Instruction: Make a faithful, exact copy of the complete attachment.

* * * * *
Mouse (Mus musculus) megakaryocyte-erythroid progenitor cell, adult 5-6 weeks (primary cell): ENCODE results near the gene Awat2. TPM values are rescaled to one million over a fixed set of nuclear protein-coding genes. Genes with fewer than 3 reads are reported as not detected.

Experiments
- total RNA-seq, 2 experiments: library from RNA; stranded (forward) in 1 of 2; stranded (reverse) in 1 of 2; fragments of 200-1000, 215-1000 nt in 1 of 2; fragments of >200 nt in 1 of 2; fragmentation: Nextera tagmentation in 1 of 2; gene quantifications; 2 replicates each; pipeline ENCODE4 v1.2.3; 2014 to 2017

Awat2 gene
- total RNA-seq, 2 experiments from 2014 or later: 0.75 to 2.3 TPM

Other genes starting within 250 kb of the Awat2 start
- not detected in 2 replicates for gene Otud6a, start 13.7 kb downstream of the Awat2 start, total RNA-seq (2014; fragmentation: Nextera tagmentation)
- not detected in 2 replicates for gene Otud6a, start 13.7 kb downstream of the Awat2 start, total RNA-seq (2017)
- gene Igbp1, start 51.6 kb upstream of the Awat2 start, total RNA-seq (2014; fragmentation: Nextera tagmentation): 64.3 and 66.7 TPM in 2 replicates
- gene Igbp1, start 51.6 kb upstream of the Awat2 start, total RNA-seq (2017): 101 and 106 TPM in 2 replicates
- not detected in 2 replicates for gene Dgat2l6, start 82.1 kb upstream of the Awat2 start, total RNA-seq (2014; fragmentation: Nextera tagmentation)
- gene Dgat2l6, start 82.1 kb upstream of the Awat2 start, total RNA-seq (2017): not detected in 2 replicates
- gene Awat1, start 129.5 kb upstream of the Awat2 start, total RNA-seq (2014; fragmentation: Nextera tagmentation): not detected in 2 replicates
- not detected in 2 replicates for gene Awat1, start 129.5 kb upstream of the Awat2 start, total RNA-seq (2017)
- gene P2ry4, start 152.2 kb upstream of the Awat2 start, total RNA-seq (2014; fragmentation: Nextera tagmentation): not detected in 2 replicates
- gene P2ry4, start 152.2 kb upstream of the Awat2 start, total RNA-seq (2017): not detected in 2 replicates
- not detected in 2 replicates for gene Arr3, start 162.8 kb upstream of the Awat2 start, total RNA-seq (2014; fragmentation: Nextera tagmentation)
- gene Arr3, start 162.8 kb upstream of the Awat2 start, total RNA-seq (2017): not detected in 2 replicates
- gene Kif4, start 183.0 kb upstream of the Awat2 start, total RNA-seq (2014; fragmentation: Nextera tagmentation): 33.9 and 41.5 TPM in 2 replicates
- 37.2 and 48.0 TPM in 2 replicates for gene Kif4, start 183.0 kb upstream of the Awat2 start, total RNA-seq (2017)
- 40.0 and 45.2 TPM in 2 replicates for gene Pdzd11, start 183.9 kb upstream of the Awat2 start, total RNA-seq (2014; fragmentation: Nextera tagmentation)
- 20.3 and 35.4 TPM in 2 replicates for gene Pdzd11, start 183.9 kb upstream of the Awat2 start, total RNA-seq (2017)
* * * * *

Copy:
Mouse (Mus musculus) megakaryocyte-erythroid progenitor cell, adult 5-6 weeks (primary cell): ENCODE results near the gene Awat2. TPM values are rescaled to one million over a fixed set of nuclear protein-coding genes. Genes with fewer than 3 reads are reported as not detected.

Experiments
- total RNA-seq, 2 experiments: library from RNA; stranded (forward) in 1 of 2; stranded (reverse) in 1 of 2; fragments of 200-1000, 215-1000 nt in 1 of 2; fragments of >200 nt in 1 of 2; fragmentation: Nextera tagmentation in 1 of 2; gene quantifications; 2 replicates each; pipeline ENCODE4 v1.2.3; 2014 to 2017

Awat2 gene
- total RNA-seq, 2 experiments from 2014 or later: 0.75 to 2.3 TPM

Other genes starting within 250 kb of the Awat2 start
- not detected in 2 replicates for gene Otud6a, start 13.7 kb downstream of the Awat2 start, total RNA-seq (2014; fragmentation: Nextera tagmentation)
- not detected in 2 replicates for gene Otud6a, start 13.7 kb downstream of the Awat2 start, total RNA-seq (2017)
- gene Igbp1, start 51.6 kb upstream of the Awat2 start, total RNA-seq (2014; fragmentation: Nextera tagmentation): 64.3 and 66.7 TPM in 2 replicates
- gene Igbp1, start 51.6 kb upstream of the Awat2 start, total RNA-seq (2017): 101 and 106 TPM in 2 replicates
- not detected in 2 replicates for gene Dgat2l6, start 82.1 kb upstream of the Awat2 start, total RNA-seq (2014; fragmentation: Nextera tagmentation)
- gene Dgat2l6, start 82.1 kb upstream of the Awat2 start, total RNA-seq (2017): not detected in 2 replicates
- gene Awat1, start 129.5 kb upstream of the Awat2 start, total RNA-seq (2014; fragmentation: Nextera tagmentation): not detected in 2 replicates
- not detected in 2 replicates for gene Awat1, start 129.5 kb upstream of the Awat2 start, total RNA-seq (2017)
- gene P2ry4, start 152.2 kb upstream of the Awat2 start, total RNA-seq (2014; fragmentation: Nextera tagmentation): not detected in 2 replicates
- gene P2ry4, start 152.2 kb upstream of the Awat2 start, total RNA-seq (2017): not detected in 2 replicates
- not detected in 2 replicates for gene Arr3, start 162.8 kb upstream of the Awat2 start, total RNA-seq (2014; fragmentation: Nextera tagmentation)
- gene Arr3, start 162.8 kb upstream of the Awat2 start, total RNA-seq (2017): not detected in 2 replicates
- gene Kif4, start 183.0 kb upstream of the Awat2 start, total RNA-seq (2014; fragmentation: Nextera tagmentation): 33.9 and 41.5 TPM in 2 replicates
- 37.2 and 48.0 TPM in 2 replicates for gene Kif4, start 183.0 kb upstream of the Awat2 start, total RNA-seq (2017)
- 40.0 and 45.2 TPM in 2 replicates for gene Pdzd11, start 183.9 kb upstream of the Awat2 start, total RNA-seq (2014; fragmentation: Nextera tagmentation)
- 20.3 and 35.4 TPM in 2 replicates for gene Pdzd11, start 183.9 kb upstream of the Awat2 start, total RNA-seq (2017)